STRATASYS – FDM Holes Without Support

by Mark Bashor

FDM Support Material

FDM. It’s the core technology invented by Stratasys and its’ utility has propelled them to the top position amongst Additive Manufacturing OEM’s. Indulging those who may not know, it stands for Fused Deposition Modeling: a process where thermoplastic materials like ABS, Polycarbonate, Nylon, Ultem and more are extruded through a hot glue gun-like process and deposited to build parts up; one single layer at a time.

Because we can’t suspend material on air during the building process, Stratasys systems are known for their secondary extruders that deposit a sacrificial support scaffold material to provide a bed for overhangs, undercuts, and other floating features with ‘air’ below them.

Why there’s a benefit in elimination?

Due to the nuance of the FDM process and it’s the ability to self-support to a certain degree, both through holes, and blind holes extending in a horizontal direction are prime candidates for support elimination. This is especially true for smaller holes or in situations where hole accuracy/roundness are not critical to the usefulness of the finished part.

Each time we eliminate support from a hole there are 3 distinct benefits:

  • Reduced Print Time – The time it takes to deposit the support material is a component of the overall build time. Any support we eliminate ‘saves’ this time.
  • Reduced Cost – The support material usually costs the same as the model (by volume). Any support we eliminate reduces the overall cost to print.
  • Reduced Post-processing – Support structures are generally removed by dissolving in a detergent solution or mechanically (by hand) using small picks and pry tools. Eliminating support ultimately results in less time spent post-processing it after the build is complete.

Understanding this, of course, begs the question – How do I know if the unsupported hole’s condition is going to be acceptable in the finished part?

The Test Exercise

To help answer this question, I designed a test part which is available for download from GrabCAD. This part contains a series of holes with increasing diameters ranging from 0.050 to .750 inches. I have a thin (.063”) and thick (.5”) version to show the effect for the two unique scenarios. My aim is to print and keep these samples without support for future reference when processing files of that or a similar configuration so  I know when I can get away with eliminating the supports.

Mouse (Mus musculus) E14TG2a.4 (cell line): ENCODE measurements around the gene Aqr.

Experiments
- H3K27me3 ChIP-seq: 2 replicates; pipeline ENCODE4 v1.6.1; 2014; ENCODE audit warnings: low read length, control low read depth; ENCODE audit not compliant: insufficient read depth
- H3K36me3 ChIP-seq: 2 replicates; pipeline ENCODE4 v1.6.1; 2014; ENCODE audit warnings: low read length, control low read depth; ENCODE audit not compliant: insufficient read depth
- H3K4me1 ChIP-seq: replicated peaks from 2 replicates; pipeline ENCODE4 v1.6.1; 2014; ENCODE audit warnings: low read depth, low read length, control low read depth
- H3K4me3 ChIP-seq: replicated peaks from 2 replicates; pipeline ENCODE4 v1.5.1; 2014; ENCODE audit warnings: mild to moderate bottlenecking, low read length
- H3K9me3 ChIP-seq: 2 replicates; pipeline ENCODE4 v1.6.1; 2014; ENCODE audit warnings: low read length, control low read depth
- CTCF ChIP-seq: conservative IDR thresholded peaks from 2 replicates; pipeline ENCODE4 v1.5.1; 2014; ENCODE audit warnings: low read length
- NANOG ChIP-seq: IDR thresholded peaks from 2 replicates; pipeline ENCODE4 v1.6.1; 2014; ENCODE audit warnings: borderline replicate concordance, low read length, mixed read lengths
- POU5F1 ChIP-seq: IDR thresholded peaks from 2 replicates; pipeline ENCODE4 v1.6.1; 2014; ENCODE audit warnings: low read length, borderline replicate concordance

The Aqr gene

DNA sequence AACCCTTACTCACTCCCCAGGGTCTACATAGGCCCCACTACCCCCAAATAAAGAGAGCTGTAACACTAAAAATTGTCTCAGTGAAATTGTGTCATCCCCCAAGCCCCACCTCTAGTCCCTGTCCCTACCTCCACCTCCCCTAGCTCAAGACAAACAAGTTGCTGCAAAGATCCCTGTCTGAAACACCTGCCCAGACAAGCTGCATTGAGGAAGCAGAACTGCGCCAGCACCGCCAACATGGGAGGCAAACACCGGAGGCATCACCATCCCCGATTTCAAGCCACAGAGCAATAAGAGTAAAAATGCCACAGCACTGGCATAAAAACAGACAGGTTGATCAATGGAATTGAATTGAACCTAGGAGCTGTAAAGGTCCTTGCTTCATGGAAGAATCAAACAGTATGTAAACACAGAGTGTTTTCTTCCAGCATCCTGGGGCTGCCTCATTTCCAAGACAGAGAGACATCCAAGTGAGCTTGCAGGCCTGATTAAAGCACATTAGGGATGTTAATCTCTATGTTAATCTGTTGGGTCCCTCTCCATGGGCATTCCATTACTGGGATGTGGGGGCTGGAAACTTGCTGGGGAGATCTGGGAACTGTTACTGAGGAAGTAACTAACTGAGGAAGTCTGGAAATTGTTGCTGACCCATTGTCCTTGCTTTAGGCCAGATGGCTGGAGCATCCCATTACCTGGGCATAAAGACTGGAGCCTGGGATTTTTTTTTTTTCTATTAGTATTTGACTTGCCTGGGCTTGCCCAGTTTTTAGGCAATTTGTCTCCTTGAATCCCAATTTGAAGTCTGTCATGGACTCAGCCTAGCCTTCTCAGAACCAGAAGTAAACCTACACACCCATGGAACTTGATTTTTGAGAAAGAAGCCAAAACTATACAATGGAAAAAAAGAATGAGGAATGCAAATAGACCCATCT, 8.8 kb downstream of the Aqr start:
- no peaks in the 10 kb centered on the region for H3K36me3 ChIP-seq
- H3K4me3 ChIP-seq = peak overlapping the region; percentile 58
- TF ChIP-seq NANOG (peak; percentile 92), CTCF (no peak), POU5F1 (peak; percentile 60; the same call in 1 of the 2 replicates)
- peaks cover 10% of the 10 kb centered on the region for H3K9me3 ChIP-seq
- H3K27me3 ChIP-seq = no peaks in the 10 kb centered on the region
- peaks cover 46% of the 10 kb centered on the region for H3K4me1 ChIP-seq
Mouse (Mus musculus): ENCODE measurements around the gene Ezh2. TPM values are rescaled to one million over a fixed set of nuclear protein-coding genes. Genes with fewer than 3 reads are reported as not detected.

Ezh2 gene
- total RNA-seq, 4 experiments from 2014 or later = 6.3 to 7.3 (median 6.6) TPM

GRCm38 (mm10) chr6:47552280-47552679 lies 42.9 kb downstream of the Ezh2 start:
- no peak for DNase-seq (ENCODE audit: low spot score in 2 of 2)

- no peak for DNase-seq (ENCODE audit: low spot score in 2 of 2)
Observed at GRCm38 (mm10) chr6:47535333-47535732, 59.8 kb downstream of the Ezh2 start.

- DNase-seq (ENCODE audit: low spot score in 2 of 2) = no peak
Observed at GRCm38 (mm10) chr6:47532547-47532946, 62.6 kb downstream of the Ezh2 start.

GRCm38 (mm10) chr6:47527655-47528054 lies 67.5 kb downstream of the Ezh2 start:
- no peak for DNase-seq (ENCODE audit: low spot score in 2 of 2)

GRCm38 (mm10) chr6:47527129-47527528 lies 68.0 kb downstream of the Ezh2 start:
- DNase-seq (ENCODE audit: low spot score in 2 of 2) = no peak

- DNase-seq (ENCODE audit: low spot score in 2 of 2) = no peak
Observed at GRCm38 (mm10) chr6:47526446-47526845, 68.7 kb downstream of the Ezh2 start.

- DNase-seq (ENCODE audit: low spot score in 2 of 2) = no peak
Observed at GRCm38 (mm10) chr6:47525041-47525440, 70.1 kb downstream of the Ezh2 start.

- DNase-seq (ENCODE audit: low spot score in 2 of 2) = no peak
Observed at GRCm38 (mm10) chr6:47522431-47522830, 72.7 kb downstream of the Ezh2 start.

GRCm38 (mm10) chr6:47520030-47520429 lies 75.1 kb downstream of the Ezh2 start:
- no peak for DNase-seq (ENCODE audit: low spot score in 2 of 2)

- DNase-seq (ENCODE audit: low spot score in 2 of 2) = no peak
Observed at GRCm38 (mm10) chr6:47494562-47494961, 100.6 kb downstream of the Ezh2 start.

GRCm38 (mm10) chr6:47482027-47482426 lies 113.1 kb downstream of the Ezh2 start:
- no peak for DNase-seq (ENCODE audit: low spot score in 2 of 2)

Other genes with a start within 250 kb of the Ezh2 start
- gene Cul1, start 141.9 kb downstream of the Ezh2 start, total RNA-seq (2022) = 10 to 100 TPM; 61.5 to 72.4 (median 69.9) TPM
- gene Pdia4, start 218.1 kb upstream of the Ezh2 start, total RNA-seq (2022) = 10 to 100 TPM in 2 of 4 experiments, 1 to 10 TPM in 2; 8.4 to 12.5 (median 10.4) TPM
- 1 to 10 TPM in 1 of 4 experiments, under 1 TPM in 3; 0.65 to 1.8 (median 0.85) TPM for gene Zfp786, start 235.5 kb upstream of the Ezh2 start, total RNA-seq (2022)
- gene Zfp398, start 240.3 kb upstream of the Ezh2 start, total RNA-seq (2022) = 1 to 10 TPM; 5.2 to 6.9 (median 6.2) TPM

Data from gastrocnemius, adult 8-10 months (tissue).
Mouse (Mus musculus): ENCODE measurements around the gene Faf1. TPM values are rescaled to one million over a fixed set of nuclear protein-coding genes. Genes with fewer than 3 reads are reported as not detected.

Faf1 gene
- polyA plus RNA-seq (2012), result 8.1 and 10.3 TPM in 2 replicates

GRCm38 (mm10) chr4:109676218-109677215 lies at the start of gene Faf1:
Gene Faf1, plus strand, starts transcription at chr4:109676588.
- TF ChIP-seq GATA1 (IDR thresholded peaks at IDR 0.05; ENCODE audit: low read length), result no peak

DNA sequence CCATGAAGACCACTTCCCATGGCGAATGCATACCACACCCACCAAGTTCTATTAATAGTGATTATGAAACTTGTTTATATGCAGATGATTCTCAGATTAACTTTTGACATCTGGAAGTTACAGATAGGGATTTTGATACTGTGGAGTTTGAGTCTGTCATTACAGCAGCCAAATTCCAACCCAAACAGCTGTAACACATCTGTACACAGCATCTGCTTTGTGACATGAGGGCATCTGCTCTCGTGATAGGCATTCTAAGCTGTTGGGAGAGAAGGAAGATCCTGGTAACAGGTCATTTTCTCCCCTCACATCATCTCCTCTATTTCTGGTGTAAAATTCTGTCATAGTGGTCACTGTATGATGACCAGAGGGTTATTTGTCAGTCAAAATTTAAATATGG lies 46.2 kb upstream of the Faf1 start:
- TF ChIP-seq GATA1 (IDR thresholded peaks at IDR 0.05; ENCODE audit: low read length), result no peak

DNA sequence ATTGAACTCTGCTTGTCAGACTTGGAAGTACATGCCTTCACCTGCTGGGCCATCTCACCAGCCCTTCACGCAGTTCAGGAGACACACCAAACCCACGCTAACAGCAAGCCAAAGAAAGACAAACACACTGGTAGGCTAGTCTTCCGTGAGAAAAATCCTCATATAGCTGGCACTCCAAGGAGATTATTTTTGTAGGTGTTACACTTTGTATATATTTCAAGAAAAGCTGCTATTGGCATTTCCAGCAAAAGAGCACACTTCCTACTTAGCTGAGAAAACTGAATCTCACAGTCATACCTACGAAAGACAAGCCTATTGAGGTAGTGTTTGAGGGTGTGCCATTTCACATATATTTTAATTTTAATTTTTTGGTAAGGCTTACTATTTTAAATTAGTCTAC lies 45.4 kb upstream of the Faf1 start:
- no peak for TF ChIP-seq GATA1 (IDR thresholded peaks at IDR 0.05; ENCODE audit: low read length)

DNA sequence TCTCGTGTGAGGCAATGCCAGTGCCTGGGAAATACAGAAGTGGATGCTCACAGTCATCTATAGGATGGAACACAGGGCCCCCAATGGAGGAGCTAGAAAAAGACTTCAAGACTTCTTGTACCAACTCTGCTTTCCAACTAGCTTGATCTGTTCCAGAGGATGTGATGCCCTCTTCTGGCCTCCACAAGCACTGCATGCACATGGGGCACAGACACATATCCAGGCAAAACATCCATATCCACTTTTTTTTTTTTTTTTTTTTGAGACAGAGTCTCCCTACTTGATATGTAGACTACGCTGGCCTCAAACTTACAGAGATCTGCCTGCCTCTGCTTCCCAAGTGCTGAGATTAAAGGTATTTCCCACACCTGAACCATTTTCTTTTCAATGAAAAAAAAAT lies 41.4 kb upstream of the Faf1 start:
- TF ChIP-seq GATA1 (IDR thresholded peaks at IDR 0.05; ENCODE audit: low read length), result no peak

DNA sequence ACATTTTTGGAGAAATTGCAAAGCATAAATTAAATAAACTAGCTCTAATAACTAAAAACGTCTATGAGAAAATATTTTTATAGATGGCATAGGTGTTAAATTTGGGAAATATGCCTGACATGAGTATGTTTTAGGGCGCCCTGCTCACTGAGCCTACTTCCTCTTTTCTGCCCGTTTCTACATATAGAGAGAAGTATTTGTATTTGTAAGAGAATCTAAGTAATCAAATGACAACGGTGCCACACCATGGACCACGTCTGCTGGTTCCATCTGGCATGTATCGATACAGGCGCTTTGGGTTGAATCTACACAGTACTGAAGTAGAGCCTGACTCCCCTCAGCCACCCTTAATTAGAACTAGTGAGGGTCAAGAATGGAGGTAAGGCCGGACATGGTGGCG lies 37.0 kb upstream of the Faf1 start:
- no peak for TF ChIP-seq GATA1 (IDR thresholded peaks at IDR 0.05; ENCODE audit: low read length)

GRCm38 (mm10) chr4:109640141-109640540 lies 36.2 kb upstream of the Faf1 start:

FDM HolesFor this exercise, I decided to print and share the results I got printing one of these test parts on a Stratasys F370. It was printed using ASA material, building at a .010 inch layer thickness setting. I mention the specific configuration because the results for one system/material/layer configuration may be different than other configurations. It is probably best to build these for each configuration you wish to analyze in the future.

In order to generate the build files without supports in the holes, you will need to use the Insight® software associated with the F370 printer and the higher end FDM systems like the Fortus 380, 450, and F900. The approach is very easy. Once slicing is complete and supports have been generated, we can simply delete the support curves in the holes, and then resume with toolpath generation as usual.

The Results

FDM HolesThe image to the right shows the result of printing without supports above the corresponding specimen printed using the default support generation methodology. The thick 0.5” test specimen is shown on top and the thinner 0.063” specimen is shown on the bottom.

The build estimates for each of the files are captured in the table below. It shows this geometry yielded about 30% savings in cost and 40% reduction in run time overall.

Conclusions

After reviewing the finished models, the result was surprising.  Even the biggest holes could be quickly cleaned up with an appropriate sized drill bit or by a quick slice with a hobby knife. It was evident that the thin wall specimen produced a better result than the thicker specimen which I thought was interesting and useful to know. The distilled conclusions regarding hole size are listed below:

  • ¼ inch and smaller – Little to no sagging and distortion is visible. Supports not necessary for virtually all applications
  • ¼” to ½ inch range – Sagging at the top of the hole is visible but tolerable for most non-aesthetic or low tolerance applications.
  • ½ inch and greater – Sagging at the top of the hole is obvious. Will need to be drilled/reamed to restore round appearance. Not ideal when high aesthetic appearance, strength, or accuracy is required.

If you’re interested in learning how you can use this technique and more, contact us!

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